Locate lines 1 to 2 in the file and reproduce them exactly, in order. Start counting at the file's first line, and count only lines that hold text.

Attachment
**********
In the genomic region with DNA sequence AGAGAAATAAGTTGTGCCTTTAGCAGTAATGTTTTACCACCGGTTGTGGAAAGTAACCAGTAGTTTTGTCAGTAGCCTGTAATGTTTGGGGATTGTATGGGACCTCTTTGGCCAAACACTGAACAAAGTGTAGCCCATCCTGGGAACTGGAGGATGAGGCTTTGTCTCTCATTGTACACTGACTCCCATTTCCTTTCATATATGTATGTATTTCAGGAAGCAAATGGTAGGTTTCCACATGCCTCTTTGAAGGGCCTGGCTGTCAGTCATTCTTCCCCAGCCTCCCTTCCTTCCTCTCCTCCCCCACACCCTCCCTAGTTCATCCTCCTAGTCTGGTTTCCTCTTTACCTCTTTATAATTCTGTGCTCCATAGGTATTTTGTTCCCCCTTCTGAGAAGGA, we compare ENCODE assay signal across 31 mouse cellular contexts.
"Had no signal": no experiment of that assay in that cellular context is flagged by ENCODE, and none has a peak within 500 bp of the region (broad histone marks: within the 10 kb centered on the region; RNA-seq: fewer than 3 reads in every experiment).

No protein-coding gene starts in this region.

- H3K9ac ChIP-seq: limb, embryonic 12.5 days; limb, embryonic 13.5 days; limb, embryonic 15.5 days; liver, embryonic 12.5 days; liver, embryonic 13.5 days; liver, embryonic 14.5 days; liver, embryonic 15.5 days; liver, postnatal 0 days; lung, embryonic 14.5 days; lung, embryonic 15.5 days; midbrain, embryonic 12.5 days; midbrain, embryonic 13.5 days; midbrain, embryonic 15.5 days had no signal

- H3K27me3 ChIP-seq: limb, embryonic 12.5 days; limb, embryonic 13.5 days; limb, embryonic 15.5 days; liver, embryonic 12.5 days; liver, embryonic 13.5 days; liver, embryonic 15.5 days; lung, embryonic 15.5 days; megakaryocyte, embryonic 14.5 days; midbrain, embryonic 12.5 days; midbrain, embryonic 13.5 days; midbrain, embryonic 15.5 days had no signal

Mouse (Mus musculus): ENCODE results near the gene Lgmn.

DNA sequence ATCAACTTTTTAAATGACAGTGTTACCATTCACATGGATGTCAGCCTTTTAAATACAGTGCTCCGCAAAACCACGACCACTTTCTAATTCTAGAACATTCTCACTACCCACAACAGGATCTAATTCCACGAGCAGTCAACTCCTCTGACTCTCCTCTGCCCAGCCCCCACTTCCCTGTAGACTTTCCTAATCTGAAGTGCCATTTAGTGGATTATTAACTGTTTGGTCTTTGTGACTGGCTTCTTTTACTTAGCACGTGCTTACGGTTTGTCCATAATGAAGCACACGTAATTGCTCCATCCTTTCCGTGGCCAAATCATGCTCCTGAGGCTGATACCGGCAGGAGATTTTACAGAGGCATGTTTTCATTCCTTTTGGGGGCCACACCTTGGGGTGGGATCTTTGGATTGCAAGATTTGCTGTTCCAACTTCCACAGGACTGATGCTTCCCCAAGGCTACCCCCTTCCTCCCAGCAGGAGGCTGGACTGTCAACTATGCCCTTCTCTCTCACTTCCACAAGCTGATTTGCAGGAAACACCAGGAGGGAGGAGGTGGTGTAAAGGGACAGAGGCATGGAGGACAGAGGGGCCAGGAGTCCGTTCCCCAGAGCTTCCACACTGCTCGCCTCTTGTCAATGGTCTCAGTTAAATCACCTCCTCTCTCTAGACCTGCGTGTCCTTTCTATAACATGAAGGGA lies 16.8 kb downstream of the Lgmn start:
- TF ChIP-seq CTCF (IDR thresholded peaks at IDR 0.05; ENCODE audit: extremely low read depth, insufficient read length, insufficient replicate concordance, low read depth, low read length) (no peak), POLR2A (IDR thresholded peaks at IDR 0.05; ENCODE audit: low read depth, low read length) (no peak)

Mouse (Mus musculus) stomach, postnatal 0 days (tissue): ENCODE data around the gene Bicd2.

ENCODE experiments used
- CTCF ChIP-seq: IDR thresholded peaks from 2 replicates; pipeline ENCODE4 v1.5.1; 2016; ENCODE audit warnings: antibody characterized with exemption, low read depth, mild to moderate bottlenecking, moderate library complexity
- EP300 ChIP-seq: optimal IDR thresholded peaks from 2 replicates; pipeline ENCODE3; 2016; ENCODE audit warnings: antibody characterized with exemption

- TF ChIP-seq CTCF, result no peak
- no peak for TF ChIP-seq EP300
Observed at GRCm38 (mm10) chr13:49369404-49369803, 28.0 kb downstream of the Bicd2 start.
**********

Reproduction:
In the genomic region with DNA sequence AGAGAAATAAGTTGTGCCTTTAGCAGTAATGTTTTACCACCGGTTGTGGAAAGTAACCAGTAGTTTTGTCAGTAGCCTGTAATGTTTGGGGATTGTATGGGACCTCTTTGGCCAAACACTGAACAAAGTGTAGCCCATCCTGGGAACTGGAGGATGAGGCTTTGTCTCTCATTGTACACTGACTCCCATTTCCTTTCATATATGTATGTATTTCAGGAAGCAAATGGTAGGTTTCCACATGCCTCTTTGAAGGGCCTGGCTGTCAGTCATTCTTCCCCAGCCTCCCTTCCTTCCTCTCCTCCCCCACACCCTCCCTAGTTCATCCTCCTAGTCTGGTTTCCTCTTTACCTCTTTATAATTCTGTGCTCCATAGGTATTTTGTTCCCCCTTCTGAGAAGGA, we compare ENCODE assay signal across 31 mouse cellular contexts.
"Had no signal": no experiment of that assay in that cellular context is flagged by ENCODE, and none has a peak within 500 bp of the region (broad histone marks: within the 10 kb centered on the region; RNA-seq: fewer than 3 reads in every experiment).